So armed with these methods for calculating your business use of home, let’s look at a few of the expenses you can actually include in your accounts.
If you’re buying your home through a mortgage, you can only claim a proportion of the interest you pay – not the capital repayment.
You can’t charge your business rent when you’re self-employed, because legally you are the business. But if you’re renting your home from a landlord, then you can claim a proportion of the rent for your business.
- Council tax
HMRC allows you to claim a proportion of your council tax. However, depending on how much you use your home for business, it’s important to remember that you may actually have to pay business rates rather than council tax.
- Telephone and broadband
Remember that what you can claim for your telephone and broadband is not apportioned on the basis of the number of rooms in your home, but on what your actual usage of the line is.
You can claim the full cost of all your business use of the line, and a percentage of the line rental, based on how much you use it for business purposes and how much is for personal use.
- Light and heat
You can claim the business proportion of your gas and electricity costs for lighting and heating in the room(s) you use for business.
- Property repairs
If a property repair relates solely to the part that’s used for business, you would include this cost in your accounts in full, subject to the business use of that room. That means:
- In the 10-room house, if the window in the room you use for work was repaired and that cost £200, you wouldn’t need to divide that by 10 (the total number of rooms), because the repair was only for that particular room. You’d only have to multiply it by 90% (as you use the room 90% of the time for work) and include £180 in your accounts.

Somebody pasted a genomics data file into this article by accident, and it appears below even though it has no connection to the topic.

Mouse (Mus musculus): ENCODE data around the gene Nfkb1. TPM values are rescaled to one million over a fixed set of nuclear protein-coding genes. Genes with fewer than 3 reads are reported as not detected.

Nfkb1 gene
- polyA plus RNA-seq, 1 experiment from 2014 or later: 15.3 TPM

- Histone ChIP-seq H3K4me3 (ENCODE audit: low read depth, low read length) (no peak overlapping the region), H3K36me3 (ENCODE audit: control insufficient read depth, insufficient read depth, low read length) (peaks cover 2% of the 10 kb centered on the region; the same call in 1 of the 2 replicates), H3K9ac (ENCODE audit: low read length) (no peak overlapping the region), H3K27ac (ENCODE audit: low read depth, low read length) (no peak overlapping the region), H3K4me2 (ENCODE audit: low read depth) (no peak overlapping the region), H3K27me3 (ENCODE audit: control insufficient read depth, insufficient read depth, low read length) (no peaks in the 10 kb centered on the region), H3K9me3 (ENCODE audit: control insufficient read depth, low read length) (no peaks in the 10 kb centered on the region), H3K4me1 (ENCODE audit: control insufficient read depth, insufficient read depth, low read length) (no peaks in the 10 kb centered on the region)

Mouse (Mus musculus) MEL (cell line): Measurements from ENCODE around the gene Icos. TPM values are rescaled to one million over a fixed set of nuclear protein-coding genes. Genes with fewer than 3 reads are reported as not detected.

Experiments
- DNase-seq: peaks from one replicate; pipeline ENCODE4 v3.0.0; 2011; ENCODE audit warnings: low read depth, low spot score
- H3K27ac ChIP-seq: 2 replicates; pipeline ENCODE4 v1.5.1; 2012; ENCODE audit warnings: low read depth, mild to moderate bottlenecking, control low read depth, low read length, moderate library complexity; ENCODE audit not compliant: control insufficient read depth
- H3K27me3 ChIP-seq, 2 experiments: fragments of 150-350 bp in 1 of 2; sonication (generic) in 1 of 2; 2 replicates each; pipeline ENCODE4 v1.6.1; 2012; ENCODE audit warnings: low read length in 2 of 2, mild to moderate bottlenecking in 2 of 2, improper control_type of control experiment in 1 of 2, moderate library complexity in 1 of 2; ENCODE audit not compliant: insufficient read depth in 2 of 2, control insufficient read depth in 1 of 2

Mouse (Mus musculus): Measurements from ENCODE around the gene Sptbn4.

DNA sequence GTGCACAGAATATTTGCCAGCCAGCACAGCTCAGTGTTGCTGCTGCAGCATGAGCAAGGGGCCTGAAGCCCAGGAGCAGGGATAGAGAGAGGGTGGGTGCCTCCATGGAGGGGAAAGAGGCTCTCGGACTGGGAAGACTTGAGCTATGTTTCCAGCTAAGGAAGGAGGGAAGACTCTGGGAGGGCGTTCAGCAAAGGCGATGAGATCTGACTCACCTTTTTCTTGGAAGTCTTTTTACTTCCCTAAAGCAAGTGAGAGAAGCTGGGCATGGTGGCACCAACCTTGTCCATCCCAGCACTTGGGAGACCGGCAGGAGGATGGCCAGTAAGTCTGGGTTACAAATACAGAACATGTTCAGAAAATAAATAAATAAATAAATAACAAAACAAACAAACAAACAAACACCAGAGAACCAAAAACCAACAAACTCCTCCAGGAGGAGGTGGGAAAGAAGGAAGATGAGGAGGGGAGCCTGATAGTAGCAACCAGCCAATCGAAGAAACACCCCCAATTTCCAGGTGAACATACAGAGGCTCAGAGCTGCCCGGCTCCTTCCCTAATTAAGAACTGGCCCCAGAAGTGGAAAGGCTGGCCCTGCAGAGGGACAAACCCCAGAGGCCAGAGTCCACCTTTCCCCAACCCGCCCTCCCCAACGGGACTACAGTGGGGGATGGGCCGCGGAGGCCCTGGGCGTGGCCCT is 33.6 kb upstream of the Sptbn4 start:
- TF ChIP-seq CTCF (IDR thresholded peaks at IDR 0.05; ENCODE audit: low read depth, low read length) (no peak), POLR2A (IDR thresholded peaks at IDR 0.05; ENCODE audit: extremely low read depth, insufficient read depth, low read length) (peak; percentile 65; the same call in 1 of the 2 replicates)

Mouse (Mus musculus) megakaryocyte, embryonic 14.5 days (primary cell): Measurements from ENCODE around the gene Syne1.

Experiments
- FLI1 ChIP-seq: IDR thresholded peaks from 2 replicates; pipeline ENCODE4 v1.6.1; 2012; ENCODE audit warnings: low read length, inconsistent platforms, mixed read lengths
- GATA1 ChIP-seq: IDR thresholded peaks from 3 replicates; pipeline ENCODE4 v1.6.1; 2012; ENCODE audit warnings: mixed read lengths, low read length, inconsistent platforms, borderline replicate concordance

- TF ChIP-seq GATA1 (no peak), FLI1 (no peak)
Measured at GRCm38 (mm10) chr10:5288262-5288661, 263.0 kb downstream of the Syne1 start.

- If the repair was to the whole house, for example, if the roof needs to be fixed, you can include that in the same proportion as you would the rent or council tax – so in the example of the 10-room house, the repair cost x 1/10 x 90%.
- If the repair is just for a part of the house that’s not used for business – such as a kitchen floor – then you can’t claim any part of that repair in your business accounts.
Unless you use a significant amount of your home water supply for business purposes – at which point you’d need to apply to the water company for your business use to be separately charged so you can claim the full cost – you won’t be able to include minor water usage in your accounts.
For more help, check out FreeAgent’s infographic about claiming working from home expenses for sole traders.
However, if your business is a limited company – or if you’re thinking of changing to this structure in the future – bear in mind that the rules are slightly different, so check out this other infographic specifically for limited company directors.
You can also read Company Bug’s complete guide to claiming home working expenses for limited company directors.
Remember that claiming costs of working at home is not as simple as it initially sounds – so if you’re in any doubt as to what you can claim, you should seek further advice from an accountant.